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A Year of Resiliency: Reflecting on 8 Founders Who Thrived in a Most Unusual Year

A group of founders reflecting on a most unusual year.

Each week on the Shopify Masters podcast, we shine a light on individuals who turned ideas into businesses and overcame tremendous hurdles to scale and grow. This year, those hurdles were greater than ever. While no two business journeys are alike, these founders do share a common characteristic: relentless resiliency. So this week, we highlight eight conversations from 2020 that demonstrate that remarkable resilience and growth against the odds.

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1. Pivoting from physical restaurants to mail-order pizza kits 

?From episode 285: Pizza in the Post: How Pizza Pilgrims Moved Their Restaurant Online

The food and beverage industry has been one of the most severely impacted by COVID-19. At Pizza Pilgrims, the team brought their restaurants to a whole new medium. Back in 2012, Thom and James Elliot turned the learnings from a fun summer road trip through Italy into Pizza Pilgrims, a fast-casual restaurant chain in the United Kingdom. The duo built the business up from a street market stall into over a dozen restaurants. Before the pandemic hit, they even recorded their busiest week of sales. Thom shares how they quickly pivoted to create at home pizza kits to move the business online and what they plan for the future. 

“We spent eight years building up a business that went from a record week of sales to zero revenue in about 10 days. So that was a bit of an eye-opener. My brother and I grew up in pubs and our parents ran pubs our whole life. There was slight parental pressure to not go into that world. So we both went off and did university and then got “proper jobs” and sat at desks. But I think after a few years of doing that, we both realized that it was not for us.”

– Thom Elliot, cofounder of Pizza Pilgrims 

Listen to the full episode here: 

 2. Committing to an imperfect product

?From episode 298: Art of Reinventing: How This Bicycle Company Refines Its Products

Founders can attest to the fact that finding the Big Idea is a constant, ever-evolving commitment. For Ryan Zagata of Brooklyn Bicycle Company, it’s all about making improvements to their bicycles and distribution infrastructure. Establishing a Partner Program that’s mutually beneficial with more than 450 stores and an operations center abroad allowed Brooklyn Bicycle Company to handle the influx of sales at the beginning of the COVID-19 outbreak. Despite the recent successes, Ryan sees more opportunities for improvements and continually seeks feedback from customers. 

“We wanted to get to market as quickly as possible, and our way of getting to market was going to these bike shops, taking that feedback, and putting it out there. After that, We’ve made boatloads of improvements based on customer feedback. My advice would be: acknowledge that somewhere along the line, you’re going to put a better product out there by marrying yourself to your original product and thinking that’s going to be the end of the world. That’s a losing proposition.”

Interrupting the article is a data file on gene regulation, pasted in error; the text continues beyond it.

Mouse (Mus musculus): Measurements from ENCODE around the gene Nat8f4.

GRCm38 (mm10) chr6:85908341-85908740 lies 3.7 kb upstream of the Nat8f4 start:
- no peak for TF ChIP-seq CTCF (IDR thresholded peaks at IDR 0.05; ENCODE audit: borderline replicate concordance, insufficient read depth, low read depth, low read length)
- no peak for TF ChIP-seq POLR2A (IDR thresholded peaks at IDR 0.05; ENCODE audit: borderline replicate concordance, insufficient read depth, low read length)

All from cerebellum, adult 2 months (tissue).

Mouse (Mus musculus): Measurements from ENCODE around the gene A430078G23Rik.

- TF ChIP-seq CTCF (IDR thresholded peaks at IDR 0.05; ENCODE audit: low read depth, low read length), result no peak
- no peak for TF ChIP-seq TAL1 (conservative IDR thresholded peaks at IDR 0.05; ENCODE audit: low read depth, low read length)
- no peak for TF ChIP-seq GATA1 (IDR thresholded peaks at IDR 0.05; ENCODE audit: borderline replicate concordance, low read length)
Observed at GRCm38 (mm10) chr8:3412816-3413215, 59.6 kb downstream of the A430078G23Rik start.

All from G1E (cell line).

– Ryan Zagata, founder of Brooklyn Bicycle Company

Listen to the full episode here:

3. Achieving financial freedom against all odds

?From episode 274: Meet the Three-Person Team Behind a Global Giftware Company

Life and business partners Diana Paisis and Al Cuttell left behind corporate comforts to launch their own giftware company, Bitten Design in 2008. Along with their partner Jos Reinders, the trio strikes a balance between creativity and commercial success. In their more than a decade long business journey, Bitten Design grew past networking dinners they couldn’t afford, legal battles, and countless prototypes to be a financially independent design company with retail partnerships in over 45 counties. 

“When we started off, we had to make products. But doing that takes money—just the mold costs before you even make one item could be $10,000. We were spending money quite quickly. One of our customers who is still a big customer now in Hong Kong asked us to take them out to dinner. We went to quite an expensive restaurant. They racked up a really massive bill. We, as a company, didn’t even have the money to cover it.” 

-Al Cuttell, cofounder of Bitten Design 

Listen to the full episode here:

4. Instilling meticulous research in day-to-day operations 

?From episode 294: Using TikTok to Generate 15,000 Sales in One Day

When severe adult acne impacted his life, Enrico Frezza spent over three years researching skincare solutions before launching Peace Out Skincare. This dedication to research is seen throughout the business. From establishing a retail relationship with Sephora to growth hacking Tiktok, Enrico shares his business journey and how each product is developed alongside customer studies and clinical trials. 

“As soon as we have a final formula and a prototype of the product, we start an internal consumer study through a pool of the Peace Out squad family. We send out a three-page questionnaire in order to start to understand the feedback and make sure that this is good from a consumer perspective. Based on that response, we make the final adjustments before we go into production. While we start production, we normally start the clinical trial as well.” 

– Enrico Frezza, founder of Peace Out Skincare

Listen to the full episode here: 

5. Becoming a new mom while saving her business during the pandemic 

?From episode 302: The Formula for Building a Cult Favourite Skincare Line

Vegan and cruelty free skincare line and holistic skincare clinic Province Apothecary had been operating for over a decade before the pandemic hit, and was on track to double its sales this year. Founder Julie Clarke entered into skincare when she wanted to find a natural solution to treat her eczema and soon turned home remedies into products loved by Vogue Magazine and Gwyneth Paltrow. Julie shares what it was like to rebuild a business that was been derailed by COVID-19—all while being a new mom.